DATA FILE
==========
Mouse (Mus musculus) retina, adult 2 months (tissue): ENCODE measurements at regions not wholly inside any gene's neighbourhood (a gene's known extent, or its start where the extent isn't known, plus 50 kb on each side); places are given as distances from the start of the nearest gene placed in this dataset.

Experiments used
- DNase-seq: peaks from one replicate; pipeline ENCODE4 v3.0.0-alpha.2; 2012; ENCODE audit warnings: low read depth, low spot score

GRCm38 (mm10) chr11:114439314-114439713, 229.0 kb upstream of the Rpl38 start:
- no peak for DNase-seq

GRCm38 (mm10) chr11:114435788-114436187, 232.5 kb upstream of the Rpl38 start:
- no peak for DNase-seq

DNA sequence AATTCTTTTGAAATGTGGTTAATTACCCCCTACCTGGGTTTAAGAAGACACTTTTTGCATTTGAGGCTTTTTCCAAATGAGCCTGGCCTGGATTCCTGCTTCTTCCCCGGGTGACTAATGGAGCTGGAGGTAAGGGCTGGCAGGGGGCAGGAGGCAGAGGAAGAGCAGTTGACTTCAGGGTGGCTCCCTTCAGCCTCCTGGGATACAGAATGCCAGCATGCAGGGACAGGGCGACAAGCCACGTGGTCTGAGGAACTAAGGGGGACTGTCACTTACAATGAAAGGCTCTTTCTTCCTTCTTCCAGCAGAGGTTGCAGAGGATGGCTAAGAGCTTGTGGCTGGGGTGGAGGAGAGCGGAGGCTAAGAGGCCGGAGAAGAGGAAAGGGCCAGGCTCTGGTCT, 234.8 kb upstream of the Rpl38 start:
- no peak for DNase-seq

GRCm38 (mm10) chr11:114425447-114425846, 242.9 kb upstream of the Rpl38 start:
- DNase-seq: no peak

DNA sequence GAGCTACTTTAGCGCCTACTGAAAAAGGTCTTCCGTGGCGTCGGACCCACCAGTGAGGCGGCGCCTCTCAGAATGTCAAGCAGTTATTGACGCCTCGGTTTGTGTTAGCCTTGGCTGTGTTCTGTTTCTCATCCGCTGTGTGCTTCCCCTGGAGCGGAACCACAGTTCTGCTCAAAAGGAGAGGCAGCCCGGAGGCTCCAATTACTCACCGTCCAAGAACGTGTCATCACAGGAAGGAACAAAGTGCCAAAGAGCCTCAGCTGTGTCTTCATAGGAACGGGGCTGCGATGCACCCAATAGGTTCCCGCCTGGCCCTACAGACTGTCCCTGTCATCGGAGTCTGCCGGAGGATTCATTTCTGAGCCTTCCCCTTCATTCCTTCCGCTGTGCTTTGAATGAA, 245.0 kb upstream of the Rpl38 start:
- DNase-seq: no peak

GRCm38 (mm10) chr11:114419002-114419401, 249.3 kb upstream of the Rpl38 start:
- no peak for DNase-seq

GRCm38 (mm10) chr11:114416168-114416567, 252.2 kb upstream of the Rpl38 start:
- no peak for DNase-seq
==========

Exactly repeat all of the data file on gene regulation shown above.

Mouse (Mus musculus) retina, adult 2 months (tissue): ENCODE measurements at regions not wholly inside any gene's neighbourhood (a gene's known extent, or its start where the extent isn't known, plus 50 kb on each side); places are given as distances from the start of the nearest gene placed in this dataset.

Experiments used
- DNase-seq: peaks from one replicate; pipeline ENCODE4 v3.0.0-alpha.2; 2012; ENCODE audit warnings: low read depth, low spot score

GRCm38 (mm10) chr11:114439314-114439713, 229.0 kb upstream of the Rpl38 start:
- no peak for DNase-seq

GRCm38 (mm10) chr11:114435788-114436187, 232.5 kb upstream of the Rpl38 start:
- no peak for DNase-seq

DNA sequence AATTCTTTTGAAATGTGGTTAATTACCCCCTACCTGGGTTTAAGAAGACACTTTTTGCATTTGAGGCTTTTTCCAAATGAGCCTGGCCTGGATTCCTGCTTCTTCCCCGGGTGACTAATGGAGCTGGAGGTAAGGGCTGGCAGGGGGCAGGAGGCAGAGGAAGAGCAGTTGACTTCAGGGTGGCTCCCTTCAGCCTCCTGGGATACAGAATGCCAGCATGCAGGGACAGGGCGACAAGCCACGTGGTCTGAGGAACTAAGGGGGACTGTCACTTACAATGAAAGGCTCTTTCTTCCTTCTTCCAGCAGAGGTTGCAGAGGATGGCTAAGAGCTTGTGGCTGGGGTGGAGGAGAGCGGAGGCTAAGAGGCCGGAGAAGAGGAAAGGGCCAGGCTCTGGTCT, 234.8 kb upstream of the Rpl38 start:
- no peak for DNase-seq

GRCm38 (mm10) chr11:114425447-114425846, 242.9 kb upstream of the Rpl38 start:
- DNase-seq: no peak

DNA sequence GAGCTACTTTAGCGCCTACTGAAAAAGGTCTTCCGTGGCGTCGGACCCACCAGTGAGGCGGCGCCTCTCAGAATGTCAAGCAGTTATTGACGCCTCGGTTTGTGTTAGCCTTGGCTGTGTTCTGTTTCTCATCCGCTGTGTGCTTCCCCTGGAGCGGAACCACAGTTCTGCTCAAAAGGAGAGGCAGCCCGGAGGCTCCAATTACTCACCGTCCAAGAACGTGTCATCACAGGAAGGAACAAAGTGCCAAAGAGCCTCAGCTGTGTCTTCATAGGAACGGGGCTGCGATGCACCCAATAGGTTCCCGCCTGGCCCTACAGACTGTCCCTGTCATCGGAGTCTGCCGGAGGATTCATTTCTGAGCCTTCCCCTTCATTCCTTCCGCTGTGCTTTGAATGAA, 245.0 kb upstream of the Rpl38 start:
- DNase-seq: no peak

GRCm38 (mm10) chr11:114419002-114419401, 249.3 kb upstream of the Rpl38 start:
- no peak for DNase-seq

GRCm38 (mm10) chr11:114416168-114416567, 252.2 kb upstream of the Rpl38 start:
- no peak for DNase-seq